Tasisulam, an Antitumor Agent, Inhibits Mitotic Progression and Induces Apoptosis

Tasisulam is an acyl sulfonamide with a unique antitumor dual mechanism of action. It involves antiangiogenesis and mitotic inhibition. Tasisulam has a broad range of activity in 60 tumor cell lines. It includes leukemia, melanoma, non-small-cell lung cancer, colon, ovarian, renal, and breast cancers. In this study, Tasisulam is an anticancer agent and induces apoptosis via the intrinsic pathway, resulting in cytochrome c release and caspase-dependent cell death. Moreover, Tasisulam inhibits mitotic progression and induces vascular normalization.

Tasisulam an Antitumor Agent Inhibits Mitotic Progression and Induces Apoptosis 2019 10 21 - Tasisulam, an Antitumor Agent, Inhibits Mitotic Progression and Induces Apoptosis

Tasisulam is an anticancer agent and induces apoptosis, which also inhibits mitotic progression and induces vascular normalization.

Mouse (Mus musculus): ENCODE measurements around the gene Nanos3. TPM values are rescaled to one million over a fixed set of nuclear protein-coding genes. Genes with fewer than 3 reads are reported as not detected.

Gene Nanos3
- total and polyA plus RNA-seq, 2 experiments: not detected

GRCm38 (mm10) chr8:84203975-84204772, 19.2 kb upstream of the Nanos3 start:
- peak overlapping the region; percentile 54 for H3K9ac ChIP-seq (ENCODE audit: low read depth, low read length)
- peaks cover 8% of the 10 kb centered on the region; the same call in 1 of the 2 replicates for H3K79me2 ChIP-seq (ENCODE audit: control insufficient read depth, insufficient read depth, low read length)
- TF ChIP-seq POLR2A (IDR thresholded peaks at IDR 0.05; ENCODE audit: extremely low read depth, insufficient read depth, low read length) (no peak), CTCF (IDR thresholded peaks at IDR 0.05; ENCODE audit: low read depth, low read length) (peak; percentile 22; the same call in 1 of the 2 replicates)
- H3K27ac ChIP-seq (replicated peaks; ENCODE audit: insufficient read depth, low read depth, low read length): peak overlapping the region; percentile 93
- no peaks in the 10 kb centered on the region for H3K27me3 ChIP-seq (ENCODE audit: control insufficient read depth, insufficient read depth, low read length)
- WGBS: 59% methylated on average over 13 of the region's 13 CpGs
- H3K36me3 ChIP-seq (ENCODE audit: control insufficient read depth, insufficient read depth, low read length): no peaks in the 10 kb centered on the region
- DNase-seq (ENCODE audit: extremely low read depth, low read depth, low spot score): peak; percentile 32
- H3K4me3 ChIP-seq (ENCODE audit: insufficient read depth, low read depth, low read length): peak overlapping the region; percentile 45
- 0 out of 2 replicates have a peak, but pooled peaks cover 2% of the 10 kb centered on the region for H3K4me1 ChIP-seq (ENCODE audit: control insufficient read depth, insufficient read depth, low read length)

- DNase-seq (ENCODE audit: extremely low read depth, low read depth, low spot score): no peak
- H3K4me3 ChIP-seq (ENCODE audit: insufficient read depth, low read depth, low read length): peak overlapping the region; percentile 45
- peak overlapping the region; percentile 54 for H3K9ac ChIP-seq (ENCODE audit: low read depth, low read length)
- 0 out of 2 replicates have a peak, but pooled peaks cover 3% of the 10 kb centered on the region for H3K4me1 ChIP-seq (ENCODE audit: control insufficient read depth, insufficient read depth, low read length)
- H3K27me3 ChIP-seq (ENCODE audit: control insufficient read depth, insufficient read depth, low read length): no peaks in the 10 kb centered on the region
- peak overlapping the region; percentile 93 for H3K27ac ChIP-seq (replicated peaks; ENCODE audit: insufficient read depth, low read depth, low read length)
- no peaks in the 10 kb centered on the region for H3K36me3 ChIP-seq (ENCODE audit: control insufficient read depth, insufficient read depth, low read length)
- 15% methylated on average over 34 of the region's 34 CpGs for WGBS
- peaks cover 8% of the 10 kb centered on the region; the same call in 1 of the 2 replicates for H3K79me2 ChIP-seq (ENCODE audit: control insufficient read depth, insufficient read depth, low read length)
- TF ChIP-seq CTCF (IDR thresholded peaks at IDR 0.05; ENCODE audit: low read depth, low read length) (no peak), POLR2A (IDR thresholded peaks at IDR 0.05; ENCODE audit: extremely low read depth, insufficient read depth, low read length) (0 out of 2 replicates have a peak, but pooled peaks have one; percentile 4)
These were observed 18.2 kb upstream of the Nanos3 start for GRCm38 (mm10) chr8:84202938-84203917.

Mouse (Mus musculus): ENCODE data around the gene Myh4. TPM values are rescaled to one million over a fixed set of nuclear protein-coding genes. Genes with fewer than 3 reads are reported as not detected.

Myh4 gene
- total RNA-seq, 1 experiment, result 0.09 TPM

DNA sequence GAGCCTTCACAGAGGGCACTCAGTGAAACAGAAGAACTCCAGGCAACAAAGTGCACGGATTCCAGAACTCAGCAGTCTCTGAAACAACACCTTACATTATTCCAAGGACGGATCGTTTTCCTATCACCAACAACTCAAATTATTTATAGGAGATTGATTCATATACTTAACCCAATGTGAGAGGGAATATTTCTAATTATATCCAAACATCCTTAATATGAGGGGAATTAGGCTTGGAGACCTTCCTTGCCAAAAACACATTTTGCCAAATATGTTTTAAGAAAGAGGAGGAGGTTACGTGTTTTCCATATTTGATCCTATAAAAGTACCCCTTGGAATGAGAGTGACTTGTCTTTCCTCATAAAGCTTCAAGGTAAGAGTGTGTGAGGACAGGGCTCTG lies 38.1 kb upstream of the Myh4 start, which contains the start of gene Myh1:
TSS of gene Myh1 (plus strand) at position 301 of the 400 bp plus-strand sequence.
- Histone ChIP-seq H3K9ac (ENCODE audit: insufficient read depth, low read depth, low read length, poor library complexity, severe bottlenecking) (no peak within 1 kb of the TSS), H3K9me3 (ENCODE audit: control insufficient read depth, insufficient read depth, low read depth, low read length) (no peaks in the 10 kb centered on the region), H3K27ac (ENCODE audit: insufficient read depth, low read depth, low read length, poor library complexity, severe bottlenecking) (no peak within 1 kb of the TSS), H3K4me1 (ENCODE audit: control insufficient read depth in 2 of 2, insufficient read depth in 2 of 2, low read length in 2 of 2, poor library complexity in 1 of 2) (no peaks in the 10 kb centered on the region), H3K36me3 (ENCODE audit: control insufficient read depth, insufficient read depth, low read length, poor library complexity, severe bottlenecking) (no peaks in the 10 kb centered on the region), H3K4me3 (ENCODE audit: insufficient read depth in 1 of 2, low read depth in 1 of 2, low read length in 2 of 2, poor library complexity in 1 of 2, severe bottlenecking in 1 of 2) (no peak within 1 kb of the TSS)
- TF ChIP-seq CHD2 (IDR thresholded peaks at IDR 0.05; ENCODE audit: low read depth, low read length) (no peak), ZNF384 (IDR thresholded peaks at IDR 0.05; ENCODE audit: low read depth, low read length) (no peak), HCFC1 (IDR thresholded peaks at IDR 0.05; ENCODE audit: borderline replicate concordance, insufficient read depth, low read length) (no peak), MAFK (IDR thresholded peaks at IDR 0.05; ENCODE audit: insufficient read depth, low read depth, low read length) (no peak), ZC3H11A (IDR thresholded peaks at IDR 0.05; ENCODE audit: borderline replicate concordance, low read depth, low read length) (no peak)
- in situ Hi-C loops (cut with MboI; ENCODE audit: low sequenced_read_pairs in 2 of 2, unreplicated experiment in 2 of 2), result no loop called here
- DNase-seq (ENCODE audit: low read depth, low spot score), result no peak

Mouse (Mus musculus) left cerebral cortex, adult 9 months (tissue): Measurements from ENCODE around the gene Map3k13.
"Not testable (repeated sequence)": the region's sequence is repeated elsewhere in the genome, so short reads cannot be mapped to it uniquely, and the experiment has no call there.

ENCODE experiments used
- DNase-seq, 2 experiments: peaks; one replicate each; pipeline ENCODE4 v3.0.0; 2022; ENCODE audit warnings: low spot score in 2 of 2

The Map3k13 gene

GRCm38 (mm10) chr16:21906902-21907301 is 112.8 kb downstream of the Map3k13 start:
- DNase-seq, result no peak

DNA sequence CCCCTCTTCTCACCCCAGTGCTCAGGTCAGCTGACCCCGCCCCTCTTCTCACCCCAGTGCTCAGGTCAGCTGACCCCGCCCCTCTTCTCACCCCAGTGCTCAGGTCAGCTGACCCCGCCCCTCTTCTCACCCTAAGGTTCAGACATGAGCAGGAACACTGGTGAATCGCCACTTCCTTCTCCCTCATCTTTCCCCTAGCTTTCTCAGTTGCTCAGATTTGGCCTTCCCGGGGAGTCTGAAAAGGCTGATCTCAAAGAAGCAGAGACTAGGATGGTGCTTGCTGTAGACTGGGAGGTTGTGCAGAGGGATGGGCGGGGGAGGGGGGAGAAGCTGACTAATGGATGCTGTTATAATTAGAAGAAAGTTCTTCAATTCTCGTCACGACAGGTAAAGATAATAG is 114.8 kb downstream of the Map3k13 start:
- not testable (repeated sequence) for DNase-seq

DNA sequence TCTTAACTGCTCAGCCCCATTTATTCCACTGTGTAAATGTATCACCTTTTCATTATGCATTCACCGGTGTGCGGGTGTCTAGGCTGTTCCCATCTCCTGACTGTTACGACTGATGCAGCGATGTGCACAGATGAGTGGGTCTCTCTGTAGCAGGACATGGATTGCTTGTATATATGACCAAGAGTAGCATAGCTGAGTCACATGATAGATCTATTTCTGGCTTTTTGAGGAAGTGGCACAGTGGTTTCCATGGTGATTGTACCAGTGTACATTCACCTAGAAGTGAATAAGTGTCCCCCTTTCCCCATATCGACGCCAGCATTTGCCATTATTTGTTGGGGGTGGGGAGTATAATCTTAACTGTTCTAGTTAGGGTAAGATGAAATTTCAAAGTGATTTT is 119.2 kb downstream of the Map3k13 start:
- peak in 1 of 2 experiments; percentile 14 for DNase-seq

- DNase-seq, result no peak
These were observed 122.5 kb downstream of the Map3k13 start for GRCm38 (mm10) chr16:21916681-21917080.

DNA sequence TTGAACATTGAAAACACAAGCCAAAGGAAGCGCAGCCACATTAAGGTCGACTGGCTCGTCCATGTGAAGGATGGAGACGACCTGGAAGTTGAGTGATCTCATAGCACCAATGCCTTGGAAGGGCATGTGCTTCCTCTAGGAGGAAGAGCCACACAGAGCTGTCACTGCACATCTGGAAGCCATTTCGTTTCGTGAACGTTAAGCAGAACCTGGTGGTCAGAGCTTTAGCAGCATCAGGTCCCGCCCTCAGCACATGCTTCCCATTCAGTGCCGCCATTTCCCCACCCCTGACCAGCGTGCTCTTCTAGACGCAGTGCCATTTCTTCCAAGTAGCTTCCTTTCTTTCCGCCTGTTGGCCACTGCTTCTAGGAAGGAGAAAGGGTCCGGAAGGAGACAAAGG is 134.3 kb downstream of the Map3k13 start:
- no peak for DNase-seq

On the one hand, Tsisulam results in cytochrome c release and caspase-dependent cell death. Meanwhile, Tasisulam inhibits the growth of a wide range of tumor histologies. It has more than 70% of the 120 cell lines tested displaying an antiproliferation EC50 of less than 50 μM. Fluorescence-activated cell sorting (FACS) analysis of Calu-6 and A-375 cell lines showed that Tasisulam induces concentration-dependent increase in 4N DNA. In conclusion, It shows that Tasisulam affects cell cycle. Furthermore, Tasisulam causes apoptosis in cells with increased DNA content. Tasisulam inhibited endothelial cell proliferation. In addition, Tasisulam inhibited VEGF-, fibroblast growth factor (FGF)- and epidermal growth factor (EGF)-induced cords in a concentration-dependent manner, with EC50s of 47, 103, and 34 nM, respectively.

On the other hand, Tasisulam at both 25 and 50 mg/kg causes a significant reduction in hemoglobin content and mean blood vessel density by immunohistochemical labeling of Matrigel plugs. Furthermore, Tasisulam shows similar antitumor efficacy across a range of in vivo xenografts. It includes colorectal (HCT-116), melanoma (A-375), gastric (NUGC-3), leukemia (MV-4-11), pancreatic, and multiple tumor grafts of widely varying histology.

Overall, Tasisulam induces tumor cell apoptosis as a result of G2-M accumulation, while simultaneously normalizing tumor vasculature. It is an antitumor agent that Inhibits mitotic progression and induces vascular normalization.

Reference:

Meier T, et al. Mol Cancer Ther. 2011 Nov;10(11):2168-78.